Shakespeare on Stage
Credits: 3 credits
Eligibility: current sophomores, juniors, seniors
(see eligibility requirements)
Apply by: May 5, 2017
As columnist Stephen Marche argues, William Shakespeare changed everything. For starters, Shakespeare coined hundreds of new words, such as swagger, scuffle, and fashionable. He invented new names, such as Jessica, Shylock's daughter in The Merchant of Venice. He raised questions about race and prejudice in plays such as Othello. And with Julius Caesar, which John Wilkes Booth saw just the month before he assassinated Abraham Lincoln, he changed the course of American history.
In this new program, directed by award-winning professor Bruce Levitt, you'll explore how staging Shakespeare can deepen your understanding—and enjoyment—of these influential works of art. Along the way, you'll also develop and improve the critical thinking and writing skills so essential for college success.
Looking at Macbeth, Romeo and Juliet, Richard III, Measure for Measure, Love's Labour's Lost, King Lear, Hamlet, and The Merchant of Venice, you'll analyze the transformation of two-dimensional scripts into three-dimensional productions. You'll see what the script tells the director about the characters and action of the play, information that may not have been obvious at first read.
You'll consider various traditional and modern approaches to these plays and examine how the texts reflect their social, political, and literary inspirations. And you'll investigate Shakespeare's ability to express the deepest and most complex feelings and human concerns: the individual's place in the universe, in relation to others, and in relation to the socio-political system that he or she inhabits.
Through readings, papers, video excerpts, and in-class explorations of selected plays, you'll gain an understanding of how the texts themselves are blueprints for productions.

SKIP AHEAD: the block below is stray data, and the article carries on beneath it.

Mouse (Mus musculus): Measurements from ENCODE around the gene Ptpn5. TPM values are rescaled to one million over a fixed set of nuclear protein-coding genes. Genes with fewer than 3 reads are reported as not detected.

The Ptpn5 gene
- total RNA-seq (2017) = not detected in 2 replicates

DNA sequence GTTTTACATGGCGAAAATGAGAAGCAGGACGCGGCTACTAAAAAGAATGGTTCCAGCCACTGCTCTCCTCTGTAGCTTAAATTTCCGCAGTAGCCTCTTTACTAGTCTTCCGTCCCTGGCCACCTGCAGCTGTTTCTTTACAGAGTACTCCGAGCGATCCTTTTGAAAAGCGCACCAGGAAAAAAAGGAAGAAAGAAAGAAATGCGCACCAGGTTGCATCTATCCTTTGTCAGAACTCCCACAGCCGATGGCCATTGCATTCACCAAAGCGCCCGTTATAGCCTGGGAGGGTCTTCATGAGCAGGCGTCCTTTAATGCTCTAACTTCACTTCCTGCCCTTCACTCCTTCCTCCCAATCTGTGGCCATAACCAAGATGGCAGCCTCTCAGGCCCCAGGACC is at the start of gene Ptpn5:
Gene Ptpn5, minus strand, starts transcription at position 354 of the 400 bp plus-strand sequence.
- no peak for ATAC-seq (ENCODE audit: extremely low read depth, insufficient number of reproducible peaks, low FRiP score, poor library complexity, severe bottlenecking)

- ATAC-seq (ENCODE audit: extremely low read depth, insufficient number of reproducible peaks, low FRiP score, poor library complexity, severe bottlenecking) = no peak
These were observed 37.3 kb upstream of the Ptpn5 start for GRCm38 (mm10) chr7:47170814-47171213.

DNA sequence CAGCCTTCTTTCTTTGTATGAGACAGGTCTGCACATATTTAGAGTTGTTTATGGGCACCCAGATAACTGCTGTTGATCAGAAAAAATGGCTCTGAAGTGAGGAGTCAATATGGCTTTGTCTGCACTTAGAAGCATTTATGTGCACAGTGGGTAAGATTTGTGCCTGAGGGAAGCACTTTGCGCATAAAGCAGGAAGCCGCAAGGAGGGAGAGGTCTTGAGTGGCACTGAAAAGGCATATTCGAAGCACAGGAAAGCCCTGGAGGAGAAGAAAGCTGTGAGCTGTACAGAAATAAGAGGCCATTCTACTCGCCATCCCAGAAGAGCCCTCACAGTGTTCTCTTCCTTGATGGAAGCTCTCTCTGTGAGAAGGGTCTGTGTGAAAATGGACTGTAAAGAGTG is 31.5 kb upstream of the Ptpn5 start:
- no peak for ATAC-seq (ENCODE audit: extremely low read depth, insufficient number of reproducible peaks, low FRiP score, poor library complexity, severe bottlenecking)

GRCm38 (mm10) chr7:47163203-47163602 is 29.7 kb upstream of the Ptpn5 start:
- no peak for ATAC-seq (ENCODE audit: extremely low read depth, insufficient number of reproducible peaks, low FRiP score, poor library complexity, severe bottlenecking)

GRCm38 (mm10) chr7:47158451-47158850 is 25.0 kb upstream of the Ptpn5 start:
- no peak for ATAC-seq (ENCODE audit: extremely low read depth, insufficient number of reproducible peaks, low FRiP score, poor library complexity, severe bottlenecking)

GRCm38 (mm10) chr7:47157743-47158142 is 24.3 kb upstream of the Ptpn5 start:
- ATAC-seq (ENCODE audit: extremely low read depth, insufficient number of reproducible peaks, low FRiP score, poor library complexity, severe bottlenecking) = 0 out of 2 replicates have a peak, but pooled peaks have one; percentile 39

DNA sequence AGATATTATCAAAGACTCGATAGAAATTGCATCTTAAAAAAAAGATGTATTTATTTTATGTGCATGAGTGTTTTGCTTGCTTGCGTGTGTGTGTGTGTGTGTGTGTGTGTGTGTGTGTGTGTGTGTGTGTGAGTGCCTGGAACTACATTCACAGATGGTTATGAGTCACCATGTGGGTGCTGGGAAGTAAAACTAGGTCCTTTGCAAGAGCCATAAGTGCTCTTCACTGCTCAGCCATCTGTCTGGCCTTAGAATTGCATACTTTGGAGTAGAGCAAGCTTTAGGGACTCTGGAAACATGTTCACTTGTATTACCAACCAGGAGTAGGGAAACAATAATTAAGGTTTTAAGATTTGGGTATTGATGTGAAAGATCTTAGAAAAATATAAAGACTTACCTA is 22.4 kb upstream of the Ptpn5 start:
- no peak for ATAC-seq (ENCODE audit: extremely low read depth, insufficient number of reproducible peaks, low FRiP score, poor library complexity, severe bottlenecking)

You'll explore such questions as:
- How are clues to production embedded in Shakespeare's plays?
- How does Shakespeare's language give hints about the characters and how they should be portrayed?
- What elements in the text can be used to help visualize the play and assist in decisions about setting and costumes?
- What clues can be found in the texts that lead to decisions about the tempo and rhythm of the play?
- How do collaborations among stage directors, designers, and actors lead to differing interpretations of the plays?
Other topics that you'll address are the complexity of characters' motivation, subtext, and the changing assumptions that audience members and readers bring to plays over time and which also influence our interpretation of these plays.
In this program, you'll acquire the technical vocabulary necessary for understanding Shakespeare's plays, and you'll deploy that vocabulary in written critical analyses. As your critical thinking and writing skills develop, so will your enjoyment of Shakespearean drama.
In fact, you may have the opportunity to put that to the test by watching a performance by the Ithaca Shakespeare Company in Cornell's top-ranked arboretum—and you can visit the Cornell library, which holds rare 17th-century folio editions of Shakespeare's plays as well as the 1866 copy of Hamlet owned by Edwin Booth, brother of John Wilkes Booth.
No previous acting or theater participation is necessary.
Students are expected to:
- attend all classes,
- complete daily assignments,
- participate in class discussions, and
- present projects and write papers as assigned.